In 1968, the Children's Experimental Theatre (CET), began leasing the indoor theater. Formed in 1960 by Marcia Hovick to develop "creative confidence" through theatre training, CET had been using space at the Golden Bough Playhouse and Sunset Center, and needed a permanent place for their activities.[26] In 1969, Hovick formed a new production entity called the Staff Players Repertory Company, staging classic drama on the small Indoor Forest Theater stage. In 2010, after 50 years of continuous business, CET ceased operations. The lease on the school was then given to Pacific Repertory Theatre for its ten year old School of Dramatic Arts.[6]

Threat of Closure and revival of Forest Theater Guild[edit]

In spite of this new use of the Forest Theater, the main stage remained dark and, once again, reservations about the usefulness of the theater were voiced. In 1971, the Cultural Commission considered closing the theater for good.[27] Again, the residents of Carmel rose up and voiced their opposition. A second Forest Theater Guild was created, this time as a nonprofit organization, with former president Cole Weston as the new Guild President.[28] In order to raise needed funds, as well as draw attention to the possible closure, the new group produced a staged reading of Robinson Jeffers’ Medea and The Tower Beyond Tragedy, which featured a noted performance by actress Dame Judith Anderson.[6]

In 1972, the Guild officially incorporated,[29] and staged their first full production, producing Shakespeare’s Twelfth Night. The success of this production showed the City that there was still public interest and support for the Forest Theater. The City Council commissioned a study to evaluate the efficacy of the theater.[30] The public was invited to comment and, after several months of often heated discussions, several recommendations were made: The City Council decided to continue city operation of the facility, and the outdoor theater would be leased to the Forest Theater Guild on a two-year trial basis. The trial was a success, and the lease with the Forest Theater Guild was renewed. Over the next several decades, the Guild produced over 20 major plays, including Moon for the Misbegotten and A Long Day’s Journey into Night. In 1997, the guild began Films in the Forest, a series of first-run movies, classic feature films, and documentary film screenings. These cinema favorites included classics such as Band Wagon and family favorites such as Finding Nemo.[31]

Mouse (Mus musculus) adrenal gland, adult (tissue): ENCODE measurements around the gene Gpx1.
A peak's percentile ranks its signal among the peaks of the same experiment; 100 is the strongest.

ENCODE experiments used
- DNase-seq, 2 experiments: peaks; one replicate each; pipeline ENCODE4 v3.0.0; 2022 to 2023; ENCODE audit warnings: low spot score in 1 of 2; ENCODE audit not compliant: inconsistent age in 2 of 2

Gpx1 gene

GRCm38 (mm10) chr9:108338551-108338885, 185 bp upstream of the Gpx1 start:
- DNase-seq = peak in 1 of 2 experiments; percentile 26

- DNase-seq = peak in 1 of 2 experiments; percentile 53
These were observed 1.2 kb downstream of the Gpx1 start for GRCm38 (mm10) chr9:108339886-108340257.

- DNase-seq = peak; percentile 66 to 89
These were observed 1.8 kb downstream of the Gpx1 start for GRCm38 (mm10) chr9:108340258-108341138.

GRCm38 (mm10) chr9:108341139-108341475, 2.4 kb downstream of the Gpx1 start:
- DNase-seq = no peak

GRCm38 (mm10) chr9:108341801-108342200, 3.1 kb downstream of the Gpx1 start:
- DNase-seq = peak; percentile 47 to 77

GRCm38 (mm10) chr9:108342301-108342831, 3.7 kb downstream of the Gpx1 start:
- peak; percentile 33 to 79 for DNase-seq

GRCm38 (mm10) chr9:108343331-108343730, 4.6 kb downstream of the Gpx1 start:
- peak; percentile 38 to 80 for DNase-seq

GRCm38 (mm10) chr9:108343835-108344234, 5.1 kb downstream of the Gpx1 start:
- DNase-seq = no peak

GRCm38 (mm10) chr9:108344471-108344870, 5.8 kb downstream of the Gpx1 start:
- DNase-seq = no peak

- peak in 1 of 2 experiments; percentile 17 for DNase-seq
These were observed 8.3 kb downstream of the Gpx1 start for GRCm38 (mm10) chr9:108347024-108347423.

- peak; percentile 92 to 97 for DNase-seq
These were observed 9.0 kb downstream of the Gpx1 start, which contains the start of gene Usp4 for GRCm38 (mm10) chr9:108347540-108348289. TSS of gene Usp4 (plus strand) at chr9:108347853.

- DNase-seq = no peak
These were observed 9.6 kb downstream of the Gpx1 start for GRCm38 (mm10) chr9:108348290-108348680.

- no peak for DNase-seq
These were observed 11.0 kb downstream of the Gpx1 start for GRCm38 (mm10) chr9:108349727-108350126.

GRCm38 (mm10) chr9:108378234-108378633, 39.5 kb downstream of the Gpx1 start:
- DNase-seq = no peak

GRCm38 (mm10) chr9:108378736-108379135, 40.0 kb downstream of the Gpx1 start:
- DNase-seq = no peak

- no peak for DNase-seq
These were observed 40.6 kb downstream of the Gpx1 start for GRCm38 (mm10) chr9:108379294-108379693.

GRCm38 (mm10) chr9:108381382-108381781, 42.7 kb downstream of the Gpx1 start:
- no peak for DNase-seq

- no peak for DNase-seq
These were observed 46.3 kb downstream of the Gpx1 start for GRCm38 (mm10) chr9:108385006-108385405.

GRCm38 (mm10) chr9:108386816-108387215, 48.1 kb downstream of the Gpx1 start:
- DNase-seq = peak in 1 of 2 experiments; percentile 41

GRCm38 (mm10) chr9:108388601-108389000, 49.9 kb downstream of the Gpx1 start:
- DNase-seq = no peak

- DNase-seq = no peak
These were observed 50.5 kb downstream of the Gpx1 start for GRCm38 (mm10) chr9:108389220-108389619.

Pacific Repertory Theatre[edit]

Performers from PacRep's production of Disney's Beauty and the Beast, September, 2006.

In 1984, a new organization joined the Forest Theater community, GroveMont Theatre. GroveMont was founded in 1982 by Stephen Moorer, who had participated in the Children's Experimental Theatre program, and had also acted in Forest Theater Guild productions. In 1984, at the request of the Carmel Cultural Commission, GroveMont began producing shows at the Forest Theater, staging Jeffers’ Medea, starring local actress Rosamond Goodrich Zanides.[32]

In 1990, Moorer reactivated the old Carmel Shake-speare Festival of the 1940s, adding the hyphen in "Shake-speare" to denote interest and support research into the Shakespeare Authorship Question. In 1993, the company changed its name to Pacific Repertory Theatre (PacRep), becoming the only professional theater company in residence at the Forest Theater,[33] continuing to stage productions at the Forest Theater every September and October, expanding into August in 2000. In 2011, following the closure of the 50-year-old CET, the City of Carmel awarded the year-round lease of the indoor Forest Theater to PacRep for its educational SoDA program.[34]

Pacific Repertory Theatre’s annual family musicals have included “high-flying” technology for productions of Peter Pan and The Wizard of Oz. Among the many successful productions at the Forest Theater over the years, 2006’s Disney’s Beauty and the Beast proved to be a benchmark for attendance records. Directed by Walt DeFaria and produced by Moorer, the musical sold over 10,000 tickets.[9]

2014 closure[edit]

On April 23, 2014, the facility was shuttered due to health and safety issues caused by years of deferred maintenance.[35] In a special workshop on May 5, 2014, after declaring a "cultural community emergency", the city decided that the historic facility should be reopened as soon as possible.